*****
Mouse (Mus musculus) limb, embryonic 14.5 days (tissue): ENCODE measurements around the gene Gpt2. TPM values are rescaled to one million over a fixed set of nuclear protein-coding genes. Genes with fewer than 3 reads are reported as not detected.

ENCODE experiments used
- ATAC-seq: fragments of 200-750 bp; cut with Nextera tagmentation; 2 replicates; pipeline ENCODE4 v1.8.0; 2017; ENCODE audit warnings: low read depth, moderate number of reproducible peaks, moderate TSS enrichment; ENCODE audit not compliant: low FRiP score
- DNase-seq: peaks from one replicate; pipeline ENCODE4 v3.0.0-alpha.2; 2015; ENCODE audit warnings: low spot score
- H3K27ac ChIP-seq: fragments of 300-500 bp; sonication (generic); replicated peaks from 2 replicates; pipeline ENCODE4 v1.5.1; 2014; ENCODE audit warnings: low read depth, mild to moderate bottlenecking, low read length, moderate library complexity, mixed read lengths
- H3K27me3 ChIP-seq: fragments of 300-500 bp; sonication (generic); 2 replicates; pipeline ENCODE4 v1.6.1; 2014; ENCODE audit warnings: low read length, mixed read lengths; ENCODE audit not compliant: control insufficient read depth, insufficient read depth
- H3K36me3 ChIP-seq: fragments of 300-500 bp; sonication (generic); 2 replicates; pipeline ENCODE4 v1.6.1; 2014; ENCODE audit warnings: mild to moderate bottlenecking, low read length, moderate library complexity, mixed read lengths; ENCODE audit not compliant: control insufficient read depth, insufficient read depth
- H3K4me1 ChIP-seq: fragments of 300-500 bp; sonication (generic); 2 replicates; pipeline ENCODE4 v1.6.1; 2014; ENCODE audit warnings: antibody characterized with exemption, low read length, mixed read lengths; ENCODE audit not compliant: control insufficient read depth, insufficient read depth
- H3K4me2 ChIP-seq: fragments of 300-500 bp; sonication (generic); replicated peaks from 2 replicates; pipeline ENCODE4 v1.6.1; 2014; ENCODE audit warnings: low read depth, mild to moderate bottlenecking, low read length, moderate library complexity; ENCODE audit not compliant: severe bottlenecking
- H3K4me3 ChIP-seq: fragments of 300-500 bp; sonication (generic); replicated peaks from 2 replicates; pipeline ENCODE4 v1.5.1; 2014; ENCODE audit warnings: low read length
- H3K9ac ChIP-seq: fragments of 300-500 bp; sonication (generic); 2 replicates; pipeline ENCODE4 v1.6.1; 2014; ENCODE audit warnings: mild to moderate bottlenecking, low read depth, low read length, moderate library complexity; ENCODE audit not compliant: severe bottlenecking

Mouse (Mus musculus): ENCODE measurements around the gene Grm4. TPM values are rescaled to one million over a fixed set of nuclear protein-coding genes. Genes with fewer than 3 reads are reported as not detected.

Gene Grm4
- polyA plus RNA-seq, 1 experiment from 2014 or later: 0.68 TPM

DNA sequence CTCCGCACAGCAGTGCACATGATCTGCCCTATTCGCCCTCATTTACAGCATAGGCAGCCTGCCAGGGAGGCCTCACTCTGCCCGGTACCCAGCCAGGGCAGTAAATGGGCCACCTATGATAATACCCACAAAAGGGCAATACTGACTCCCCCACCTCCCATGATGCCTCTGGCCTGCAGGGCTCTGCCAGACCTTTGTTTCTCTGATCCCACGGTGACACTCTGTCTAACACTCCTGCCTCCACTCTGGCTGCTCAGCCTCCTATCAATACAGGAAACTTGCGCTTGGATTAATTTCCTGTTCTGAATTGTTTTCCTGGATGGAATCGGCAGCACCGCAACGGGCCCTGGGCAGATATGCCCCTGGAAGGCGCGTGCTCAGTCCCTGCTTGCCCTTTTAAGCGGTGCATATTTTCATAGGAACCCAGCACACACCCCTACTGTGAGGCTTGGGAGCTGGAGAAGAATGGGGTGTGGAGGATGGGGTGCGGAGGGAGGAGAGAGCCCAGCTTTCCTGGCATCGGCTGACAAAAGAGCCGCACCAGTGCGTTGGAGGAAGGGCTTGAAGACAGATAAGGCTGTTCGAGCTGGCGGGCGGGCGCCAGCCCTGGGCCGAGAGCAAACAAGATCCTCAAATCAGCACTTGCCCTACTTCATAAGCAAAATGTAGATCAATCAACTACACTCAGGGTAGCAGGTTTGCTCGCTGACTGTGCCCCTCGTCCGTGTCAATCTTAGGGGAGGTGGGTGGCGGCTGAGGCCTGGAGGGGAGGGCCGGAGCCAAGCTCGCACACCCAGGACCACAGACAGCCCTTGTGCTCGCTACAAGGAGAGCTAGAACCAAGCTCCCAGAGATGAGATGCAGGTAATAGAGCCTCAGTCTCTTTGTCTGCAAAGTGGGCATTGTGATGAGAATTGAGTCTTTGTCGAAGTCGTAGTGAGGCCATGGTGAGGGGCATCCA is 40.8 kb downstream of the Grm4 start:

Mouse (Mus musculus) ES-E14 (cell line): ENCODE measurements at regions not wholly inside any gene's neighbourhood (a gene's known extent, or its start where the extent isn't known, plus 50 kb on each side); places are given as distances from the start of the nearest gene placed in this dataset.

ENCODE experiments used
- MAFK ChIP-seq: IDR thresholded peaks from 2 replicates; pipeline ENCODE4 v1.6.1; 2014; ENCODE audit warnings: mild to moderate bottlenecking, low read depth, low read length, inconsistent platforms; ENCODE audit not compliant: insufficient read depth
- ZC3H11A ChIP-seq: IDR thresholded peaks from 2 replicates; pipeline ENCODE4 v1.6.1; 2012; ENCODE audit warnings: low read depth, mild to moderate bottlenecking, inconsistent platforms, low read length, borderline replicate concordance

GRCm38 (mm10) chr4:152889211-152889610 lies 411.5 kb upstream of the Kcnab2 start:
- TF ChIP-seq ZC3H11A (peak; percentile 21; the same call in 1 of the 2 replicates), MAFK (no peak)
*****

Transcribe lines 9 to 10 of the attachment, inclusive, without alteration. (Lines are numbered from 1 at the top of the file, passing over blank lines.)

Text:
- H3K4me2 ChIP-seq: fragments of 300-500 bp; sonication (generic); replicated peaks from 2 replicates; pipeline ENCODE4 v1.6.1; 2014; ENCODE audit warnings: low read depth, mild to moderate bottlenecking, low read length, moderate library complexity; ENCODE audit not compliant: severe bottlenecking
- H3K4me3 ChIP-seq: fragments of 300-500 bp; sonication (generic); replicated peaks from 2 replicates; pipeline ENCODE4 v1.5.1; 2014; ENCODE audit warnings: low read length